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Curry Kirkpatrick
April 21, 1975
Now that women have a voice in sportscasting, TV has a sassy ingenue, a Venus in blue jeans, a Martini Conglomerate, a mother-author and even a first lady
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April 21, 1975

Getting Into The Picture

Now that women have a voice in sportscasting, TV has a sassy ingenue, a Venus in blue jeans, a Martini Conglomerate, a mother-author and even a first lady

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Arthur is not as frivolous as she seems. Athletes seeking her companionship are said to meet stiff resistance. "Listen," she says, "they're on enough of an ego trip as it is. What I need is someone to put me on an ego trip.

"Athletes are physical types." Arthur points out. "Not wearing a bra seems to make somebody interesting to them. But I won't date them. I avoid parties. Guys have opened up about their personal lives to me in interviews, and I know too much. I protect people. I'm no Rona Barrett.

"I'm sure some guys do their locker-room number on me, but as long as I never date them, their scripture and verse will be inaccurate."

There have been times when it has been a struggle for Arthur to understand the complexities of sports, but objective observers—even non-sexist ones—agree that she is the announcer any director would be most likely to choose if Muhammad Ali had a rematch with George Foreman on a desert island off Borneo. That is a terribly chauvinistic thought, but true, nonetheless.

When Arthur originally entered TV in New York, a newspaper reviewer called her scoreboard show "consistently suspenseful." As Pirate Manager Danny Murtaugh got ready for his team's home opener against Montreal last year, Arthur's first question was, "Danny, do you plan anything different for the Expos?" And Bill Currie, the KDKA sports director and the former "Mouth of the South" who wields an acerbic tongue, once called Arthur, "a functional illiterate." Now he credits her with "the guts of a mountain lion. Lee is rah-rah and never got over being a fan, but she probably knows more sports than I do. I'm wrong more than I am right, and careless, too. But they don't get on me, just her."

Another man deep into the Pittsburgh sports scene is less complimentary. "The greatest handicap in the world is being dumb—unless you are beautiful," he says. But then the same observer compromises his objectivity somewhat when he offers the belief that "A girl is really not qualified to report sports unless she grew up as a lesbian playing for the Chicago Cardinals."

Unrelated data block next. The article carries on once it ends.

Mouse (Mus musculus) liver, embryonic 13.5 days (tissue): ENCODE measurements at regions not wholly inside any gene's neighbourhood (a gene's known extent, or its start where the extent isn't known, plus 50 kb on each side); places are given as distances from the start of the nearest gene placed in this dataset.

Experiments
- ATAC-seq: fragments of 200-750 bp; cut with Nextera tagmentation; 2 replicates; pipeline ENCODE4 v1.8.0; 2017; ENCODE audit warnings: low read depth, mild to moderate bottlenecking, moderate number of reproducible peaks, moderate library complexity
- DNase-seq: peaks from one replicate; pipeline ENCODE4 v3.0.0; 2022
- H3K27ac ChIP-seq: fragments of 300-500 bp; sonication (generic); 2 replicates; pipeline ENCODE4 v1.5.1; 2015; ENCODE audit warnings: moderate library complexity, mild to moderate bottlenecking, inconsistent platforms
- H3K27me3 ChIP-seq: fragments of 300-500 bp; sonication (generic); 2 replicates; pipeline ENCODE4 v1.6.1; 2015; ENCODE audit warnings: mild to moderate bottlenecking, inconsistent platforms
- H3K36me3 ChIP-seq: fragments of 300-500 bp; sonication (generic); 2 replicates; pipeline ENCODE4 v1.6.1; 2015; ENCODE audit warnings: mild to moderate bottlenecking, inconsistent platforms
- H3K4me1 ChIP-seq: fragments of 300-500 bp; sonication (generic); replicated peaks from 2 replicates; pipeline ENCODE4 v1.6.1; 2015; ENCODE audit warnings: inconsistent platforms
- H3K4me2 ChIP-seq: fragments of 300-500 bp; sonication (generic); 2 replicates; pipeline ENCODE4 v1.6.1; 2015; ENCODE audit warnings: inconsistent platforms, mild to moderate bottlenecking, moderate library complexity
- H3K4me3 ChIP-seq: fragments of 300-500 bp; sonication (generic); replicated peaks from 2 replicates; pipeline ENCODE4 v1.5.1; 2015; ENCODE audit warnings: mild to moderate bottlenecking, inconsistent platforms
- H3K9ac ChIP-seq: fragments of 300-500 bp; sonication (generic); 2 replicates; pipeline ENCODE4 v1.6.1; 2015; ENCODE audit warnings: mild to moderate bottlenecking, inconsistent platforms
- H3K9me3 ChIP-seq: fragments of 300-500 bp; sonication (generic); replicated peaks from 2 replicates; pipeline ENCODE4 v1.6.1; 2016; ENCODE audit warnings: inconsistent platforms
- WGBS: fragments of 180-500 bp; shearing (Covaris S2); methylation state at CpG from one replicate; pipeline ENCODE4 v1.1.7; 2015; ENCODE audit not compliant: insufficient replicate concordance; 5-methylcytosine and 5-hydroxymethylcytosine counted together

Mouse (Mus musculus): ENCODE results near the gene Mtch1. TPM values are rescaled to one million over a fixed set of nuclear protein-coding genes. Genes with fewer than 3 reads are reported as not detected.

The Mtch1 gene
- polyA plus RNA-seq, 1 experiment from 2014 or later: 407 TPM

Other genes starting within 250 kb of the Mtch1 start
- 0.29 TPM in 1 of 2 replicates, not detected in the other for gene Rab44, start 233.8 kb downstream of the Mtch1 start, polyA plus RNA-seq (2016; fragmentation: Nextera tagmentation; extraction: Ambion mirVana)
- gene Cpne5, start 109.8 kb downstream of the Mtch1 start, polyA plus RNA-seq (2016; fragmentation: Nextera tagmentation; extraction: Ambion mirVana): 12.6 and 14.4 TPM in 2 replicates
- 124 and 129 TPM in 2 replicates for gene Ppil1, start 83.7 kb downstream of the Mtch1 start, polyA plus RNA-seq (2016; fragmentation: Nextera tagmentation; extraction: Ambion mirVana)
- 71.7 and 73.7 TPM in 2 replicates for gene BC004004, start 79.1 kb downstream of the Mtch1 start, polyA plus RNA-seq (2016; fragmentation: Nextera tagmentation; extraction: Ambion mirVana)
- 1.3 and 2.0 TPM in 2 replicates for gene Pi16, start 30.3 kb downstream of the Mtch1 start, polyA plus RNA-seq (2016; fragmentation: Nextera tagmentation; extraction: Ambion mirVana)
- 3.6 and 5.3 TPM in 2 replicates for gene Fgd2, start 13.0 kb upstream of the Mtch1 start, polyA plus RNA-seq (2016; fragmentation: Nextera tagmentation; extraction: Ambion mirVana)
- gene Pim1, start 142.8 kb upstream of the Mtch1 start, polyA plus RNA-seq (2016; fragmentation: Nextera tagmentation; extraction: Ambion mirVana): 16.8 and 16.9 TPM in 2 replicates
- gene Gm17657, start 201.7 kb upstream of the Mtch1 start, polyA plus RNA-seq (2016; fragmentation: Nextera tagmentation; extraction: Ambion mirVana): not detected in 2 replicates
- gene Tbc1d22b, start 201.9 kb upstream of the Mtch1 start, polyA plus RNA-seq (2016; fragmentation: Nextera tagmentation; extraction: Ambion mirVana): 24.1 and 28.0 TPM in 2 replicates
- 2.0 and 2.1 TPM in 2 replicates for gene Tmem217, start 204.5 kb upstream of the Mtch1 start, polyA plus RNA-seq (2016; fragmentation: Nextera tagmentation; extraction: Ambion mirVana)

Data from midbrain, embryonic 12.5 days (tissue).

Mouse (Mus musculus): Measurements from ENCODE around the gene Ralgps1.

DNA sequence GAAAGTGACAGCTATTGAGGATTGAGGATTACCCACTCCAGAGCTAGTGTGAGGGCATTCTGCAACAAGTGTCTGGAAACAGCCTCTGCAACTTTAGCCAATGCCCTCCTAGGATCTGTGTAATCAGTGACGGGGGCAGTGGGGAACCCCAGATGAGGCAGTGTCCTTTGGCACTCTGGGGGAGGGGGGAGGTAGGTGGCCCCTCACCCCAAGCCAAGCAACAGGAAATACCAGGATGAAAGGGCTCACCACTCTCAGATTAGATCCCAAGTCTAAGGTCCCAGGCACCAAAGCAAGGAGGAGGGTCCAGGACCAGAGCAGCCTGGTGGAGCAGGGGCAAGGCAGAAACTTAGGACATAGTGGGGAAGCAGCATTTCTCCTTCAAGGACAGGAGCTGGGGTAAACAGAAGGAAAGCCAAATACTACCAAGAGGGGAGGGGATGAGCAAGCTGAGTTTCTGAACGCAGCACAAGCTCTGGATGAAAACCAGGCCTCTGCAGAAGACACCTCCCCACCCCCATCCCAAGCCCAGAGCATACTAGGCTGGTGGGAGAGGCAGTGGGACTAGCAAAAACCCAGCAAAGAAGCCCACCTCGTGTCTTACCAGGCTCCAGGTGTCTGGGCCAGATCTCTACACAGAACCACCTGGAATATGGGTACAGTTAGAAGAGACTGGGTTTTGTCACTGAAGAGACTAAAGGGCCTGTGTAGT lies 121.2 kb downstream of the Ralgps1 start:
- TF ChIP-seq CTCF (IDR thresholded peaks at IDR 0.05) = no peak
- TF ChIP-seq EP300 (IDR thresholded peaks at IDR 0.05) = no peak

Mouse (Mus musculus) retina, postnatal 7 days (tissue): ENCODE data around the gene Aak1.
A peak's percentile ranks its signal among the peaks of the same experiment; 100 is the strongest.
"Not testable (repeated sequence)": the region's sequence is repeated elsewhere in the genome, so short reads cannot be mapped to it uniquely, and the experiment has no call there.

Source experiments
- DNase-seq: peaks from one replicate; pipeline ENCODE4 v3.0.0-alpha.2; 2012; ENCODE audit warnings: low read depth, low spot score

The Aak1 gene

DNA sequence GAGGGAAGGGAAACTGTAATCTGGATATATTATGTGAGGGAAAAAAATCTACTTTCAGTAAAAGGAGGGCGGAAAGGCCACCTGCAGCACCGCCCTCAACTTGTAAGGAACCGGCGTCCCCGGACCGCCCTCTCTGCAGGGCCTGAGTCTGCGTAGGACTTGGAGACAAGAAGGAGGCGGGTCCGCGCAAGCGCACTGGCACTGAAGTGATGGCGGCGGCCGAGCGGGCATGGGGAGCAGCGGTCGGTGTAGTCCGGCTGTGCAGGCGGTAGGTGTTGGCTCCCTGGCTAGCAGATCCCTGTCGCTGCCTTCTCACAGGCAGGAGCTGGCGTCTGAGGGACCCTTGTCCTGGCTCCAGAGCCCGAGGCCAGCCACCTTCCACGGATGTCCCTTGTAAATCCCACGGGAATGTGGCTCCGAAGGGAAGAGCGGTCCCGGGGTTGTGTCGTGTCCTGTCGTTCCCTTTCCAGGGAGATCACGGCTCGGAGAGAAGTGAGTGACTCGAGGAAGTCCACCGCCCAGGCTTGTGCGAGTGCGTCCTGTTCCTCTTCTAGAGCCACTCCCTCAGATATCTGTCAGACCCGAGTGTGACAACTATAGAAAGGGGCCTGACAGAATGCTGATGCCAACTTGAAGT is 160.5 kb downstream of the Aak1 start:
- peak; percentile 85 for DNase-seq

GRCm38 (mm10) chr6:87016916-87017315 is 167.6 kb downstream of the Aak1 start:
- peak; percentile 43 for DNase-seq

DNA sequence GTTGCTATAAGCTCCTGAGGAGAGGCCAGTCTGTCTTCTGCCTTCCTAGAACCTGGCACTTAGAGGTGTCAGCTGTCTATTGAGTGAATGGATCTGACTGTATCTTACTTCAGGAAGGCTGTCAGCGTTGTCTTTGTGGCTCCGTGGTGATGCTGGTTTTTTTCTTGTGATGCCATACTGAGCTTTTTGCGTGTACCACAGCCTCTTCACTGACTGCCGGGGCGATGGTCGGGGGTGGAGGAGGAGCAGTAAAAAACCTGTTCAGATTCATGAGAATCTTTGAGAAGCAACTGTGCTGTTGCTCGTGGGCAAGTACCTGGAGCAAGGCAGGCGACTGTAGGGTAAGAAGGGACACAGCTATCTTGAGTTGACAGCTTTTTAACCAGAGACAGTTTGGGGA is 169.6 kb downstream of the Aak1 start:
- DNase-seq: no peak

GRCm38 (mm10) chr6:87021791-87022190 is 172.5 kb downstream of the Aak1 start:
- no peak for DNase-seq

Arthur grew up as the daughter of an Air Force colonel and attended two colleges before getting an English degree from Butler. She went through two unsuccessful marriages—her two sons often visit her in Pittsburgh—before making the jump into show business with roles in summer-stock productions of Carousel and Kiss Me Kate. Later in New York she ran the gamut of the daytime soap operas, Secret Storm included, and danced and sang in the chorus of the Broadway production of Fiddler on the Roof. Subsequently she went through "a super hanging-around period" before making a leap into sports after a trip to the Mexico City Olympics.

Arthur's theatrical background has provided her with unique insights into sports. She once interviewed a Steeler on how he put on his helmet "without squishing his Afro." She became increasingly concerned about "the youthful hurts" athletes at the University of Pittsburgh suffer. She makes the interesting observation that a golf ball never seems to be hit. "They drive it, hook it, slice it, loop it, fade it, shank it and putt it," she says, "but when do they ever hit it?"

Above all, Arthur has a recurring fantasy that someday she will sing the national anthem at a spectacular event. She recently quit KDKA with a year remaining on her three-year contract in order to strike out as a free-lancer in pursuit of the countrywide attention that she craves. Pittsburghers would have been satisfied if she just had stopped pronouncing nearby Juniata College as "Waneeta." If Arthur could get a few things like that straightened out, then she'd be sure to hit it.


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